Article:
CEO of Coursera, Jeff Maggioncalda, on Government’s workforce skills
Speaking at Learning Technologies conference in March 2022, CEO of Coursera Jeff Maggioncalda explained: “The future of work and the future of learning are convergent. Government use online programs to workforce development initiatives.
Governments are realising that future competitiveness of their economy depends on human capital in their country and the stability of regimes. If you want to stay in power, make your people happy. And happy people usually have good jobs.
“Governments are realising that skilling is a key to economic opportunities and the key to good government stability”
So, the idea is that we got to use education to be globally competitive where people have jobs. And that means they are going to have proper set of skills to have those jobs”.
In a support of Jeff’s words, we could see several national governments’ initiatives around world where reskilling and upskilling of their workforce and public takes a new level.
The case of Abu Dhabi in building the most in-demand skills
The Abu Dhabi School of Government (ADSG) has announced the launch of the ‘Future Shapers’ programme, which seeks to unlock the digital career and leadership potential of Abu Dhabi employees. This initiative was launched with the aim of building the most in-demand skills for the next generation of leaders in Abu Dhabi. Abu Dhabi Next Generation includes:
- Coursera Data Science Academy: Launched for Abu Dhabi youth with a focus on building the next generation of data scientists, to develop the skills in data science, data analysis, and artificial intelligence. The program will also teach learners how to apply basic data skills in jobs across various sectors.
- Nanodegree Program: Launched in partnership with Udacity, learners can obtain nanodegrees in business analytics and digital marketing.
- Virtual Training Summer Camp: Launched in partnership with IBM, the virtual training summer camp empowers youth with access to IBM’s Digital Nation Platform to explore emerging technologies, build digital solutions, and develop the next generation of digital leaders.
Case Study: Canadian CanCode in STEM subjects
Canada’s CanCode program is an innovative upskilling agenda initiated by the Government of Canada to prepare young Canadians for careers in science, technology, engineering and maths (STEM) fields, and to help them to stay competitive in the future. Key subjects are coding, computational thinking, data analysis, app development and robotics. The project also aims to be accusable for populations that are underrepresented in STEM: females, minorities, indigenous persons, those with disabilities and people in remote communities.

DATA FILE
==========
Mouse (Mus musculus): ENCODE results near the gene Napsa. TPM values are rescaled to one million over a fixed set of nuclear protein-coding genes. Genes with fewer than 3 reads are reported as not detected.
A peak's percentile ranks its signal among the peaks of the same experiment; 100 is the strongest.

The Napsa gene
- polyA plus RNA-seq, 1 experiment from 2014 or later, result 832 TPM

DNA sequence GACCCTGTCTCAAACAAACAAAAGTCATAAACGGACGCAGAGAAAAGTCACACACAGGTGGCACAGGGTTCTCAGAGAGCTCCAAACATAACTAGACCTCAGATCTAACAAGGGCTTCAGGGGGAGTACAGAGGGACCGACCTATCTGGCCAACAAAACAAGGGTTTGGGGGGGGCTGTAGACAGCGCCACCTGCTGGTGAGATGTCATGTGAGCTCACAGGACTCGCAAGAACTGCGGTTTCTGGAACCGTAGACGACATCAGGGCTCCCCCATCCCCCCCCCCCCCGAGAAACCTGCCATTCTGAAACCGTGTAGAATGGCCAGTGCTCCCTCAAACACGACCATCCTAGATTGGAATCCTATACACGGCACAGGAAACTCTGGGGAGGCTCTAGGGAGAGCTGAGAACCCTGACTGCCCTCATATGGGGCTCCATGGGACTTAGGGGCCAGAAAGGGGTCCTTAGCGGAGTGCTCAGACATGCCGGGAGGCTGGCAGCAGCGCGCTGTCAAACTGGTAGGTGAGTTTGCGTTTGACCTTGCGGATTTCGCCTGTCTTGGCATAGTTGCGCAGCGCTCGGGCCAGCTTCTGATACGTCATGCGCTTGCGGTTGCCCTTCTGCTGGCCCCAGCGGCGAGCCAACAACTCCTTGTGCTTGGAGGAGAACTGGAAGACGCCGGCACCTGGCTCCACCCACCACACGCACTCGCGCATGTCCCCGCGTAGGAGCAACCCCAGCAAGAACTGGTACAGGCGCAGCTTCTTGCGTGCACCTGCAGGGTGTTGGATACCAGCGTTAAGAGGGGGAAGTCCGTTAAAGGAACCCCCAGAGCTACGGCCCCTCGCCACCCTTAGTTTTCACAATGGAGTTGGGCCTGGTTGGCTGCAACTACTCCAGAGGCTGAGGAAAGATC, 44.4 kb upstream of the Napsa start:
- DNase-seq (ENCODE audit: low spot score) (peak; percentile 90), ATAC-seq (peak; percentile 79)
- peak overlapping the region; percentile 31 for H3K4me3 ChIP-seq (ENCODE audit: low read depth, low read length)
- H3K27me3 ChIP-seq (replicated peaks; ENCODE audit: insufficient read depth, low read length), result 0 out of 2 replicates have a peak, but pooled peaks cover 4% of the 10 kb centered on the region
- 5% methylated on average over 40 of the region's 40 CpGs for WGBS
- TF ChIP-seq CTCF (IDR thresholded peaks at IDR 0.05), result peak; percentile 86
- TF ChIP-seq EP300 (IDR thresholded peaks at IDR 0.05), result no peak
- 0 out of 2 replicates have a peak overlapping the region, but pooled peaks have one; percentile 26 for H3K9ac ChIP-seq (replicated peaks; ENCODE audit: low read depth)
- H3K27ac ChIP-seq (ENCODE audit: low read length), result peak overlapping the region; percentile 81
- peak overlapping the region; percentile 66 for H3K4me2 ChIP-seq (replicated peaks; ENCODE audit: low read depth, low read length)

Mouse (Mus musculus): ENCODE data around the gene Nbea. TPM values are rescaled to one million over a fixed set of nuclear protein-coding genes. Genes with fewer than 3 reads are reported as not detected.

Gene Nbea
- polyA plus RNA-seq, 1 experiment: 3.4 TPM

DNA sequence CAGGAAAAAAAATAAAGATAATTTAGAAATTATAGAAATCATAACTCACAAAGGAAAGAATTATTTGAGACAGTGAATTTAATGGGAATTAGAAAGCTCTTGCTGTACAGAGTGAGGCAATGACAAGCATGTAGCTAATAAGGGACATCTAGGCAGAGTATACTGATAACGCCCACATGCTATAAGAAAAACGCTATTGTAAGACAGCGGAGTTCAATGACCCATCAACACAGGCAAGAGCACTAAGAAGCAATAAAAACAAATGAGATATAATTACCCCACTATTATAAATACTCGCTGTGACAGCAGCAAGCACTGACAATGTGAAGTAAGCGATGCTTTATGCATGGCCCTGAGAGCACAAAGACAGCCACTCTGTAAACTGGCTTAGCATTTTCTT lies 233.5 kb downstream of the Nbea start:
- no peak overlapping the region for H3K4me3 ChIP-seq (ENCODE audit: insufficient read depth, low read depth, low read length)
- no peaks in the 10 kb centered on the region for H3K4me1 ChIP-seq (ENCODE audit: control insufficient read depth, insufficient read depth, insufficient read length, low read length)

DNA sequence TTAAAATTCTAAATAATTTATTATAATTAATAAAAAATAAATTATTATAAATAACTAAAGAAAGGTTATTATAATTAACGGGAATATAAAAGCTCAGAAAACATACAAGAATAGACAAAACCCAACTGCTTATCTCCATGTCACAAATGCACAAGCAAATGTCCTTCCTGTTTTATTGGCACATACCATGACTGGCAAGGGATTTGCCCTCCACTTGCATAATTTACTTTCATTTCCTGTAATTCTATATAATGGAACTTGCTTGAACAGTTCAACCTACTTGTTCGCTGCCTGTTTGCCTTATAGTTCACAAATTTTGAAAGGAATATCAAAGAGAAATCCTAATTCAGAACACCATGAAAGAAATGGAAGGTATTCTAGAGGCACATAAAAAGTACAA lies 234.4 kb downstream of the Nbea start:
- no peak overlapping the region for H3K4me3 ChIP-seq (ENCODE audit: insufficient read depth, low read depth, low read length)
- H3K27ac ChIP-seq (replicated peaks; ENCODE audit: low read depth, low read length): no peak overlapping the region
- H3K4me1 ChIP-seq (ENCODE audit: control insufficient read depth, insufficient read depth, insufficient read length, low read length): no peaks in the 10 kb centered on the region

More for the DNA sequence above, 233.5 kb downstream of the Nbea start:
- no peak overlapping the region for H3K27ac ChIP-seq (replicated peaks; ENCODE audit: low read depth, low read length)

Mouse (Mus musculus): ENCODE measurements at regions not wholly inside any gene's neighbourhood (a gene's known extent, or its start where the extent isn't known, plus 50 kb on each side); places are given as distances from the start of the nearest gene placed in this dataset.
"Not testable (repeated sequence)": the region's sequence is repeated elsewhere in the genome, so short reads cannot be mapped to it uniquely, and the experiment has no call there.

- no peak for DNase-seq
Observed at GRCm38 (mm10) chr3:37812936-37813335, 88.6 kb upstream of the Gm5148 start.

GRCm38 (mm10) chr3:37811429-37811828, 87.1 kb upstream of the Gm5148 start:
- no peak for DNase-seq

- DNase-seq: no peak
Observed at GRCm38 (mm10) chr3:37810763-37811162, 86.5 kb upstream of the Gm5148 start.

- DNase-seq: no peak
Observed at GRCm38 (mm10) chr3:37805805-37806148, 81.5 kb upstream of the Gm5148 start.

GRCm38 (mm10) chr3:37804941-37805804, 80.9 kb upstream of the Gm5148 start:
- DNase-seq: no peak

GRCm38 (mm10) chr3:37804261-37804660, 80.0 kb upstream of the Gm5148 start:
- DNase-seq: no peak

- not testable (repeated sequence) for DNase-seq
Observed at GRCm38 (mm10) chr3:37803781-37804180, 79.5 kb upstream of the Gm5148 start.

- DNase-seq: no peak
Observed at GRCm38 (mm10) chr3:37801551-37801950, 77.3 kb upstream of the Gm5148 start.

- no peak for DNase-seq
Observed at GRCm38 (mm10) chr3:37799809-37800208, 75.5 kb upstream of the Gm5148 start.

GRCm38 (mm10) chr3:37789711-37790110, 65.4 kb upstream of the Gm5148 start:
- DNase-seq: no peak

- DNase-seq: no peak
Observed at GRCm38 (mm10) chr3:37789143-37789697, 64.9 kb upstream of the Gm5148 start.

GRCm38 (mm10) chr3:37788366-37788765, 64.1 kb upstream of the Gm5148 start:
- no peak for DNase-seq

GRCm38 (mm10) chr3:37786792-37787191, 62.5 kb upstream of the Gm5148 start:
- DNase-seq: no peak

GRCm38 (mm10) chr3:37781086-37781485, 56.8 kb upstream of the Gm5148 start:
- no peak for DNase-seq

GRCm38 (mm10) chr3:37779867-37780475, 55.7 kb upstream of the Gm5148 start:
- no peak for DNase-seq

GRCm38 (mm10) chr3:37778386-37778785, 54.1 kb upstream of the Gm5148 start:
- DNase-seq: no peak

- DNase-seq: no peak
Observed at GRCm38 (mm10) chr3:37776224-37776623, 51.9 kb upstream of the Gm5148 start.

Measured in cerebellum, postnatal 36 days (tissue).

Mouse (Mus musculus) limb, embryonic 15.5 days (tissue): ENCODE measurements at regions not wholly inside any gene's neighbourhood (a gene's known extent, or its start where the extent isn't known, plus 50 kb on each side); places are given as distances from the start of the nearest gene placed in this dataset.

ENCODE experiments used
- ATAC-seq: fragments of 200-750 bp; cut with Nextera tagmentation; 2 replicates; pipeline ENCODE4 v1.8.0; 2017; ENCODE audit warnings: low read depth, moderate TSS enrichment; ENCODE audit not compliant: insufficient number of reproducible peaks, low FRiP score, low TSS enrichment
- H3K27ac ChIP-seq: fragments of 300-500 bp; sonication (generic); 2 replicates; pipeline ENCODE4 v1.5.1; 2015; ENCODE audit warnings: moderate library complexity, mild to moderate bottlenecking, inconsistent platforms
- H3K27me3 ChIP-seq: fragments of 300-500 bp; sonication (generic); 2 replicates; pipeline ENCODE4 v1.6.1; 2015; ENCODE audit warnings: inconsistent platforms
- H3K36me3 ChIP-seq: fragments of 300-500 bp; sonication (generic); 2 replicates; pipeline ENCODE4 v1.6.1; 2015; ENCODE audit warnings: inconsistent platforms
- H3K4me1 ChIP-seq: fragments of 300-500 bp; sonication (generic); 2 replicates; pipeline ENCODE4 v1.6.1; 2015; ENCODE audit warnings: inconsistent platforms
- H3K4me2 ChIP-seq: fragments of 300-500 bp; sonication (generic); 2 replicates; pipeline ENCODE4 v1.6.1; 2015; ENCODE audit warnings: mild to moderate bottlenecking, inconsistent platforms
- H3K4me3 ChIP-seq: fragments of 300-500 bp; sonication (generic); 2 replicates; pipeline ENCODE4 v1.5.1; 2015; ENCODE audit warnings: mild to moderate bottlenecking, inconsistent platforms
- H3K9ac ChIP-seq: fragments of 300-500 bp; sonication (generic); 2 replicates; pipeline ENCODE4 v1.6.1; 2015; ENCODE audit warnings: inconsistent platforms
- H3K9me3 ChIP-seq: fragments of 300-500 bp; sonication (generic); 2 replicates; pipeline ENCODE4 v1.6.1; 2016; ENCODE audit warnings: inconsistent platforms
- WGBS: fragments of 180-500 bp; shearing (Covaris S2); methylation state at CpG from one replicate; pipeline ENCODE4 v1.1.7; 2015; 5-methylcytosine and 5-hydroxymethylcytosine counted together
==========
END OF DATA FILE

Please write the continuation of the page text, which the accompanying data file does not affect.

Case Study: Finland’s National AI strategy and skills for public sector
In the last decade Finland has been a leader in the field of AI with applications in various sectors of business, society and public. To further encourage its AI strategy on national level, the University of Helsinki partnered with Reaktor Education to design “Elements of AI,” a free online course on AI concepts, their societal implications and the building of AI systems. students from 170 countries have enrolled for the programme, with 25% of applicants over the age of 45 and more than 40% of programme’s participants being women.
The course aims to break down barriers, giving opportunities to participants to be a part of the AI community.
How have other governments reacted to the challenge of retraining employees? How do they identify digital leaders and create a culture for developing digital competencies? What are some good examples of employee development and retraining strategies? What are the key priorities and challenges for 2022?
On August 17, at the webinar ” L&D in Public Sector: key priorities & challenges for 2022″, special guests and invited experts will try to answer these questions.
Case Study: Design thinking and user-centred approaches in Latvia
Design thinking and user-centred principles have shown to be priority skills for designing and launching effective government services and products. However, in order for them to work, governments need to be able to see, understand and interact with the individuals and businesses that their work impacts.
Realising that this represented a challenge in Latvia, the government authorities designed the programme “An Official Shadows an Entrepreneur” to help public officials:
- step into the shoes of entrepreneurs
- get new insights into their operations
- acquire new user-centricity skills
Beneficial for both business owners and government, the collaboration offer businesses the chane to access advice and present to public authorities the chance to better understand how their work and decisions affect beneficiaries of government services.
The programme made it possible for Latvian entrepreneurs to new ways of interacting with the government, and Government of Latvia officials believe that the initiative constitutes an excellent basis for improving the entrepreneurship environment in the country.
While key initiatives are underway by governments around the globe, there are still ways to take these initiatives even further:
- to address gaps in skills
- to include more under-represented groups (females in STEM subjects, ethnic minorities)
- to reskill workers whose jobs are at risk of automation